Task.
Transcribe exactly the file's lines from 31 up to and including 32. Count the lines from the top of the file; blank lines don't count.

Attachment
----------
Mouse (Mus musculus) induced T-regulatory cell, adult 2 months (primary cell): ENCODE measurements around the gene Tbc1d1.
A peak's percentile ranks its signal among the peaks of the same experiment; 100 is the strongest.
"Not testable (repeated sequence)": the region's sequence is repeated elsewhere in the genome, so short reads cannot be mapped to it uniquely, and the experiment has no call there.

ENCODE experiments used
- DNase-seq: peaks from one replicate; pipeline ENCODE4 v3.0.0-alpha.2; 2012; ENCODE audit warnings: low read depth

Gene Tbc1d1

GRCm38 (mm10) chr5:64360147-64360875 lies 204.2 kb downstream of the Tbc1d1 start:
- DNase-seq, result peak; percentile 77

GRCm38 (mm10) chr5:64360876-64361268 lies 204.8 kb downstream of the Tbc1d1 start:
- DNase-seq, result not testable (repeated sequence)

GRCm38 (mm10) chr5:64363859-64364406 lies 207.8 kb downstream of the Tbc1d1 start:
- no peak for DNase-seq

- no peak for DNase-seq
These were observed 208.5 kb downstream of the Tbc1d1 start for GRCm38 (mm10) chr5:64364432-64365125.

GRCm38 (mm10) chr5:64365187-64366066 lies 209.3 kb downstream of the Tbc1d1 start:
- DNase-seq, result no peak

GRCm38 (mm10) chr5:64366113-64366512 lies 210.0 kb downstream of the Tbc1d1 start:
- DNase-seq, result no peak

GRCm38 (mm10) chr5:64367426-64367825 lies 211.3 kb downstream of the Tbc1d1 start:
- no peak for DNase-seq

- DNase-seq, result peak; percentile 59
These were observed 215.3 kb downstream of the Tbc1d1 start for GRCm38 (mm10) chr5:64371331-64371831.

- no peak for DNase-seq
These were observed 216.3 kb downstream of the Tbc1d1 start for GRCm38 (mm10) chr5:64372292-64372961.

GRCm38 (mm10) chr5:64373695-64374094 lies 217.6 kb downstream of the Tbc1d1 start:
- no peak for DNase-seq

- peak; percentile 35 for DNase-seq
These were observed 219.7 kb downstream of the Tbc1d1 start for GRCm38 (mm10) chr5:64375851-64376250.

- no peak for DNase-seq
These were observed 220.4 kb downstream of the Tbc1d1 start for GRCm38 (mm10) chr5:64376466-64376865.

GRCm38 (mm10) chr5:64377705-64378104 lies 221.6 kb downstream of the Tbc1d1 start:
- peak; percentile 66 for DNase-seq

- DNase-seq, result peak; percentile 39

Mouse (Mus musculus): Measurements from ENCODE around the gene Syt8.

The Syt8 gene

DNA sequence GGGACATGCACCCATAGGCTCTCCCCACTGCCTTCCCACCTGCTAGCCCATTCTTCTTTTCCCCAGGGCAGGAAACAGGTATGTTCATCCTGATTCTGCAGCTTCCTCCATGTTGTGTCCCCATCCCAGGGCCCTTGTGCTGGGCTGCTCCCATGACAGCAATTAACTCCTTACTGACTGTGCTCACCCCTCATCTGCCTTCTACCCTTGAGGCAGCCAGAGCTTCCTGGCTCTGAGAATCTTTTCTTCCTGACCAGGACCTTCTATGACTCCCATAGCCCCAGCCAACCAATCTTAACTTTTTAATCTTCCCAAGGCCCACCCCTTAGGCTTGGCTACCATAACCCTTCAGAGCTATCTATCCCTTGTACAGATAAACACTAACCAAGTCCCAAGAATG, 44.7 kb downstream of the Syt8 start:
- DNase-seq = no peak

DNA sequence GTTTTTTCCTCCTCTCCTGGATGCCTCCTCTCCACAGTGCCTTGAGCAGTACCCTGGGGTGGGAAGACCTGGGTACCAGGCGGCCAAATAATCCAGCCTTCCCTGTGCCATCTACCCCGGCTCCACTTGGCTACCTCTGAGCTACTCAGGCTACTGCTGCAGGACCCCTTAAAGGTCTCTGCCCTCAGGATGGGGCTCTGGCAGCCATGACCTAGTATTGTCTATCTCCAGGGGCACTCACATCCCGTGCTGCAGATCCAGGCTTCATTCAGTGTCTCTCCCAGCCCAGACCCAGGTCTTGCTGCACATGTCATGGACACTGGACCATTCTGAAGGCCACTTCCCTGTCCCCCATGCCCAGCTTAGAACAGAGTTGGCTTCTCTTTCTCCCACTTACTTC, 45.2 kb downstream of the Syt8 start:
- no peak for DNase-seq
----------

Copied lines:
GRCm38 (mm10) chr5:64377705-64378104 lies 221.6 kb downstream of the Tbc1d1 start:
- peak; percentile 66 for DNase-seq